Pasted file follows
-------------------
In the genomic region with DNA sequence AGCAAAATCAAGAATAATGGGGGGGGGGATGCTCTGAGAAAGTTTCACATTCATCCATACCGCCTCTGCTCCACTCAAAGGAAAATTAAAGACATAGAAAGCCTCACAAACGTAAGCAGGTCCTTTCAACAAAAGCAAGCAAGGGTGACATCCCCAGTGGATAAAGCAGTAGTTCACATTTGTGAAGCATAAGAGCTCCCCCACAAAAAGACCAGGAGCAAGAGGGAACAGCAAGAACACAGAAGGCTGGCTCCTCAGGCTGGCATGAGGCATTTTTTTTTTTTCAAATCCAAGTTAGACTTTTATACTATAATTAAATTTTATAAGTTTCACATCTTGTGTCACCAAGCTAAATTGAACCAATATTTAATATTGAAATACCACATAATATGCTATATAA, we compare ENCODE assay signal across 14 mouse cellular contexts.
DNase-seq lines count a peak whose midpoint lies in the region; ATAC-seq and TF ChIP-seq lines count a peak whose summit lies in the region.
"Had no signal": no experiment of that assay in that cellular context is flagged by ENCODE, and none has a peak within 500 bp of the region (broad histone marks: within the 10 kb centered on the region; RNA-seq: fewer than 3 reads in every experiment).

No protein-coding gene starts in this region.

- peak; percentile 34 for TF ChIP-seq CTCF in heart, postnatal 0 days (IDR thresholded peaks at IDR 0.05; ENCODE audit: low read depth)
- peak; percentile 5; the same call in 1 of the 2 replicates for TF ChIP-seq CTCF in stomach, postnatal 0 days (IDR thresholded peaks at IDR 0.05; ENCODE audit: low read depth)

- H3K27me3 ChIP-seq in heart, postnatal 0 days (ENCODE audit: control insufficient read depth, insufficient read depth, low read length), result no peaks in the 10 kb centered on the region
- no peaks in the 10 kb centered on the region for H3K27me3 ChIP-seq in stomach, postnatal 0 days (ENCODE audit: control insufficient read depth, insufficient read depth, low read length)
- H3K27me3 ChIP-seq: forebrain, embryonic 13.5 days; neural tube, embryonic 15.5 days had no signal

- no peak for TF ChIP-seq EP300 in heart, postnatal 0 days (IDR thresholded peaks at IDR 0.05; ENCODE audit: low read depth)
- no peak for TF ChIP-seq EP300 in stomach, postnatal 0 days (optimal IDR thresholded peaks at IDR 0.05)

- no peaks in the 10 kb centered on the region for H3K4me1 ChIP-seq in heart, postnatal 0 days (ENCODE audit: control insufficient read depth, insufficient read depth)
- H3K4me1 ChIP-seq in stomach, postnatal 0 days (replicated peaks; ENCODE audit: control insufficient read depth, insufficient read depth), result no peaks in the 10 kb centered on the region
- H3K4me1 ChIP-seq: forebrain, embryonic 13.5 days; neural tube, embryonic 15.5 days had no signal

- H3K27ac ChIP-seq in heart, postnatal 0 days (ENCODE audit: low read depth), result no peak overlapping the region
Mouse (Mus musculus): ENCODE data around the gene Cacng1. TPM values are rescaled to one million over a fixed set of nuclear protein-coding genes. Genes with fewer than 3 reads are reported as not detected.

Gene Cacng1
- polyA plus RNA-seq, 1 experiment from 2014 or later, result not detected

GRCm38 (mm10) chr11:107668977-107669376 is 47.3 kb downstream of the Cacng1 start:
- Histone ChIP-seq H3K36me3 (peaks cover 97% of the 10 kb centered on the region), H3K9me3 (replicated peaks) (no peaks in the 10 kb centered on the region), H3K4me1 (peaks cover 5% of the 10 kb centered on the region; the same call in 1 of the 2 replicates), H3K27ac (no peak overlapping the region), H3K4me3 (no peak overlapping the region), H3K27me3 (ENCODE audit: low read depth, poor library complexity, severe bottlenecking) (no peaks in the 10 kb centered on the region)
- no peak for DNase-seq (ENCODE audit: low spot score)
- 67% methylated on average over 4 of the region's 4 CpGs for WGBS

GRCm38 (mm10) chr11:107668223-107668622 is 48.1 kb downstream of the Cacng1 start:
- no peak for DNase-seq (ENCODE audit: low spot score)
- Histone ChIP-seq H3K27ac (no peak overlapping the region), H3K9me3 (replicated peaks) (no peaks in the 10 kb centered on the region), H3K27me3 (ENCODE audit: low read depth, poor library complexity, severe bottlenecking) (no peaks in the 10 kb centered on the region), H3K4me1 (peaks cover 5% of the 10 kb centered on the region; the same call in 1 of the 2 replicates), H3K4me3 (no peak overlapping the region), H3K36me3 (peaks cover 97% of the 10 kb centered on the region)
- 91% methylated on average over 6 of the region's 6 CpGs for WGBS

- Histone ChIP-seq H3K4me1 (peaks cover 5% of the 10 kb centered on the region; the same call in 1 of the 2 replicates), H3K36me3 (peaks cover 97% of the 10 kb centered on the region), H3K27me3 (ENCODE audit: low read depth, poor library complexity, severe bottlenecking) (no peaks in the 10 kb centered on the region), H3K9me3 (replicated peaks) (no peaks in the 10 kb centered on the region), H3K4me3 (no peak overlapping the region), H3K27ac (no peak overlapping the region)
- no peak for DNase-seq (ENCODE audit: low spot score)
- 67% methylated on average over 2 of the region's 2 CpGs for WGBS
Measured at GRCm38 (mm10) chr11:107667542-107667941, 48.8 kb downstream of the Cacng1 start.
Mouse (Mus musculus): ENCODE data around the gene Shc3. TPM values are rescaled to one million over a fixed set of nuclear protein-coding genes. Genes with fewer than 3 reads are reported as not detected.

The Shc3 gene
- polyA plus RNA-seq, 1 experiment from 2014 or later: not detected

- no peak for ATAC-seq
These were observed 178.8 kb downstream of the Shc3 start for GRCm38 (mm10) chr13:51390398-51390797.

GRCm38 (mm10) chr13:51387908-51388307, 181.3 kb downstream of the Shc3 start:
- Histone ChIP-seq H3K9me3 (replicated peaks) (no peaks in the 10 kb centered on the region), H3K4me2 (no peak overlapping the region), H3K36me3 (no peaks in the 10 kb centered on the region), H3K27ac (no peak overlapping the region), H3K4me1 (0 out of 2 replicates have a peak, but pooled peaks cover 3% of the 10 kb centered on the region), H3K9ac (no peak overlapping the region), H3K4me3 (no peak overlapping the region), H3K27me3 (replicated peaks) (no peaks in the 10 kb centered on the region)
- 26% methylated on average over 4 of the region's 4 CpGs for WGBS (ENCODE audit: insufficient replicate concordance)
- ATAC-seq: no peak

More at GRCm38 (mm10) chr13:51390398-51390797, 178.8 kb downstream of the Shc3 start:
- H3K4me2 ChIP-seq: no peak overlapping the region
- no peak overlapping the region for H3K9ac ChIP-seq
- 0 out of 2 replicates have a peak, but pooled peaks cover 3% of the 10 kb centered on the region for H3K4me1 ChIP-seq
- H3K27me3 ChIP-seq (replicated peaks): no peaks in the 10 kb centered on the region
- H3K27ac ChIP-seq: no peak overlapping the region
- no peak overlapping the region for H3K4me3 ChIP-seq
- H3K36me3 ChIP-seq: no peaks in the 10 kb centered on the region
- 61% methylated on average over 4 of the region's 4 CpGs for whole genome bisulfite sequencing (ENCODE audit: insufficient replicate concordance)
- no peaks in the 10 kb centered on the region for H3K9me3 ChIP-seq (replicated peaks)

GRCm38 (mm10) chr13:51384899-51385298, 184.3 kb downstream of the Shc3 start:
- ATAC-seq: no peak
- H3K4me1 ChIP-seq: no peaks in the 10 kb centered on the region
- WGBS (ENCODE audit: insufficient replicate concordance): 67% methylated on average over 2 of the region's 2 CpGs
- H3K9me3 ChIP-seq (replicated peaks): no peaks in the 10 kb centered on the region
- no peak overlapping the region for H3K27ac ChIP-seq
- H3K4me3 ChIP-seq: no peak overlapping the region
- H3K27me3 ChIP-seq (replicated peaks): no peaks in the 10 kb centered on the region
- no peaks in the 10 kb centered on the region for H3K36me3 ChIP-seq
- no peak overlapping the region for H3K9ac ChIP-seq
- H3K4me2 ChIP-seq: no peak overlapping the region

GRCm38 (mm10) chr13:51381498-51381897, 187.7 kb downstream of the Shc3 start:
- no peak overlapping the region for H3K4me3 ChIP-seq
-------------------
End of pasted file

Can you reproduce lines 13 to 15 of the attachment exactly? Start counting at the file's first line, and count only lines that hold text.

- H3K4me1 ChIP-seq in stomach, postnatal 0 days (replicated peaks; ENCODE audit: control insufficient read depth, insufficient read depth), result no peaks in the 10 kb centered on the region
- H3K4me1 ChIP-seq: forebrain, embryonic 13.5 days; neural tube, embryonic 15.5 days had no signal

- H3K27ac ChIP-seq in heart, postnatal 0 days (ENCODE audit: low read depth), result no peak overlapping the region